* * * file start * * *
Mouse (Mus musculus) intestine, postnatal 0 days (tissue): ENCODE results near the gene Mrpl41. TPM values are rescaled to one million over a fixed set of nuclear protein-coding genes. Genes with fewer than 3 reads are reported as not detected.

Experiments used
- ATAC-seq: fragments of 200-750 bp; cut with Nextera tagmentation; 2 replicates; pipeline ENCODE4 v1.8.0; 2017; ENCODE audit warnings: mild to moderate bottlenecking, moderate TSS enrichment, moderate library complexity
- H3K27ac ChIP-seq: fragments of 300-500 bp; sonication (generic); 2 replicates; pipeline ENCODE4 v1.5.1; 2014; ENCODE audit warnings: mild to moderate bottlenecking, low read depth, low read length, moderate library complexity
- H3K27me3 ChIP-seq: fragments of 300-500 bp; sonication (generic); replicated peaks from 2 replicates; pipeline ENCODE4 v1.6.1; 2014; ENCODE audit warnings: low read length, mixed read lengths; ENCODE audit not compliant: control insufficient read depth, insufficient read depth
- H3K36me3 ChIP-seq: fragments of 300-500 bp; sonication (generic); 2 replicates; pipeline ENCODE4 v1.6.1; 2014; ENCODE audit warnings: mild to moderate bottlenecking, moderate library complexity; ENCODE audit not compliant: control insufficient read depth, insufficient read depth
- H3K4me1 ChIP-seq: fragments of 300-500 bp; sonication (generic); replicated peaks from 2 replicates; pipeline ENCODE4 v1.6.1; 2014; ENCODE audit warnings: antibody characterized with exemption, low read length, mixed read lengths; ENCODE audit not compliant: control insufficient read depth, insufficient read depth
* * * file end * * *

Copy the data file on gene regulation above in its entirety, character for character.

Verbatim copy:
Mouse (Mus musculus) intestine, postnatal 0 days (tissue): ENCODE results near the gene Mrpl41. TPM values are rescaled to one million over a fixed set of nuclear protein-coding genes. Genes with fewer than 3 reads are reported as not detected.

Experiments used
- ATAC-seq: fragments of 200-750 bp; cut with Nextera tagmentation; 2 replicates; pipeline ENCODE4 v1.8.0; 2017; ENCODE audit warnings: mild to moderate bottlenecking, moderate TSS enrichment, moderate library complexity
- H3K27ac ChIP-seq: fragments of 300-500 bp; sonication (generic); 2 replicates; pipeline ENCODE4 v1.5.1; 2014; ENCODE audit warnings: mild to moderate bottlenecking, low read depth, low read length, moderate library complexity
- H3K27me3 ChIP-seq: fragments of 300-500 bp; sonication (generic); replicated peaks from 2 replicates; pipeline ENCODE4 v1.6.1; 2014; ENCODE audit warnings: low read length, mixed read lengths; ENCODE audit not compliant: control insufficient read depth, insufficient read depth
- H3K36me3 ChIP-seq: fragments of 300-500 bp; sonication (generic); 2 replicates; pipeline ENCODE4 v1.6.1; 2014; ENCODE audit warnings: mild to moderate bottlenecking, moderate library complexity; ENCODE audit not compliant: control insufficient read depth, insufficient read depth
- H3K4me1 ChIP-seq: fragments of 300-500 bp; sonication (generic); replicated peaks from 2 replicates; pipeline ENCODE4 v1.6.1; 2014; ENCODE audit warnings: antibody characterized with exemption, low read length, mixed read lengths; ENCODE audit not compliant: control insufficient read depth, insufficient read depth